When Wall Street woke up Monday morning, two more of its storied firms had fallen
By Joe Bel Bruno, Christopher S. Rugaber and Martin Crutsinger
AP Business Writers
When Wall Street woke up Monday morning, two more of its storied firms had fallen.
Lehman Brothers, burdened by $60 billion in soured real-estate holdings, filed a Chapter 11 bankruptcy petition in U.S. Bankruptcy Court after attempts to rescue the 158-year-old firm failed. Bank of America Corp. said it is snapping up Merrill Lynch & Co. Inc. in a $50 billion all-stock transaction.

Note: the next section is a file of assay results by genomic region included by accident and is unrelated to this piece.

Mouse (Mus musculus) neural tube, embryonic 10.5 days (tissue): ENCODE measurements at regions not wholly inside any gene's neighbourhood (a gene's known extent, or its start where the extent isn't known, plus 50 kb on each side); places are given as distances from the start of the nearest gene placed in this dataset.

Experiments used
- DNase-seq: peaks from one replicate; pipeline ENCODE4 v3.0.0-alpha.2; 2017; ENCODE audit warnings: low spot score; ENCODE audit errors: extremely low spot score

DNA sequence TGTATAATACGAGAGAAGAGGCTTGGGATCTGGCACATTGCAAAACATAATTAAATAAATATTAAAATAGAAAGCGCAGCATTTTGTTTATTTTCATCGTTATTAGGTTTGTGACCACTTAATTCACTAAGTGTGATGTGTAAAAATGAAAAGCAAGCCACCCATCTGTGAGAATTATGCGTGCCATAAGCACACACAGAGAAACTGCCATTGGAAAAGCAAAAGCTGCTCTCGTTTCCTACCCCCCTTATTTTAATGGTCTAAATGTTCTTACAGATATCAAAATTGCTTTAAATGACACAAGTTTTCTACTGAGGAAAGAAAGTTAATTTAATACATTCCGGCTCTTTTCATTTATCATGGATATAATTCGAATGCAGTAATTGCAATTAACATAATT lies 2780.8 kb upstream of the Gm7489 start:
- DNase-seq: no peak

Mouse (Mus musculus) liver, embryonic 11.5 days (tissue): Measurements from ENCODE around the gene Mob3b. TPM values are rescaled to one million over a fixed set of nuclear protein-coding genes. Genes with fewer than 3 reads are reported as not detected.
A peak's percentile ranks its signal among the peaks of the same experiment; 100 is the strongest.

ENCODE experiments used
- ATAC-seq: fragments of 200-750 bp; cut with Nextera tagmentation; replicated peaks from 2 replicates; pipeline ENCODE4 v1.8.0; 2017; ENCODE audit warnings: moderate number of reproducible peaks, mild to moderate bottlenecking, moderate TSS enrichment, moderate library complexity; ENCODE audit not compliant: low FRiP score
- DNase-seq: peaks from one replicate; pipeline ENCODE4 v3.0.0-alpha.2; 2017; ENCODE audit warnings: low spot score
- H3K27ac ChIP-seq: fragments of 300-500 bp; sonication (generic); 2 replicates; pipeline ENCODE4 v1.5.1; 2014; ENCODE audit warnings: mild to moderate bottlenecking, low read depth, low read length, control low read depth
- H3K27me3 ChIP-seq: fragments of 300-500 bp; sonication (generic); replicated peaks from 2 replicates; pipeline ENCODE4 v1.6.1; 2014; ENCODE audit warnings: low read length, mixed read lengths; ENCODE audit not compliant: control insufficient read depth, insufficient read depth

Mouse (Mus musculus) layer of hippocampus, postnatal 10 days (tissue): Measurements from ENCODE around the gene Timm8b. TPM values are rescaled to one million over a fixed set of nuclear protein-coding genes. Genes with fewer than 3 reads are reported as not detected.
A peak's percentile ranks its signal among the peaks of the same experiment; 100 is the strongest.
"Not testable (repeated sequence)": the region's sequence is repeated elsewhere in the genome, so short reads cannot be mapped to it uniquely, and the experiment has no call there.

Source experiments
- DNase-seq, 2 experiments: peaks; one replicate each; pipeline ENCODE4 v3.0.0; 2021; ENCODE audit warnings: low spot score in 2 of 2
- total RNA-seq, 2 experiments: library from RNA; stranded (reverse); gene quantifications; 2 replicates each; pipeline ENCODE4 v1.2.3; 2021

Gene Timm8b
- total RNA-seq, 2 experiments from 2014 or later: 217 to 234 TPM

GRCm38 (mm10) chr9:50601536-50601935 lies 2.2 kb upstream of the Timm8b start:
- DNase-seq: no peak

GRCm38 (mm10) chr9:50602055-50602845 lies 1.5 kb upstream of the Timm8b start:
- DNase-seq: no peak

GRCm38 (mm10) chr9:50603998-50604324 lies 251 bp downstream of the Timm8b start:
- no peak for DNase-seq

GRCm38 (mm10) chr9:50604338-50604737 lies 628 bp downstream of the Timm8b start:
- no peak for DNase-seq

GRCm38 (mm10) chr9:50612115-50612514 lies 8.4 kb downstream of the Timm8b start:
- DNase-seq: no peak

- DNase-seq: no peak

The demise of the independent Wall Street institutions came as shock waves from the 14-month-old credit crisis roiled the U.S. financial system six months after the collapse of Bear Stearns.
The world's largest insurance company, American International Group Inc., also was forced into a restructuring.
And a global consortium of banks, working with government officials in New York, announced a $70 billion pool of funds to lend to troubled financial companies.
The aim, according to participants who spoke to The Associated Press, was to prevent a worldwide panic on stock and other financial exchanges.
Ten banks -- Bank of America, Barclays, Citibank, Credit Suisse, Deutsche Bank, Goldman Sachs, JP Morgan, Merrill Lynch, Morgan Stanley and UBS -- each agreed to provide $7 billion "to help enhance liquidity and mitigate the unprecedented volatility and other challenges affecting global equity and debt markets."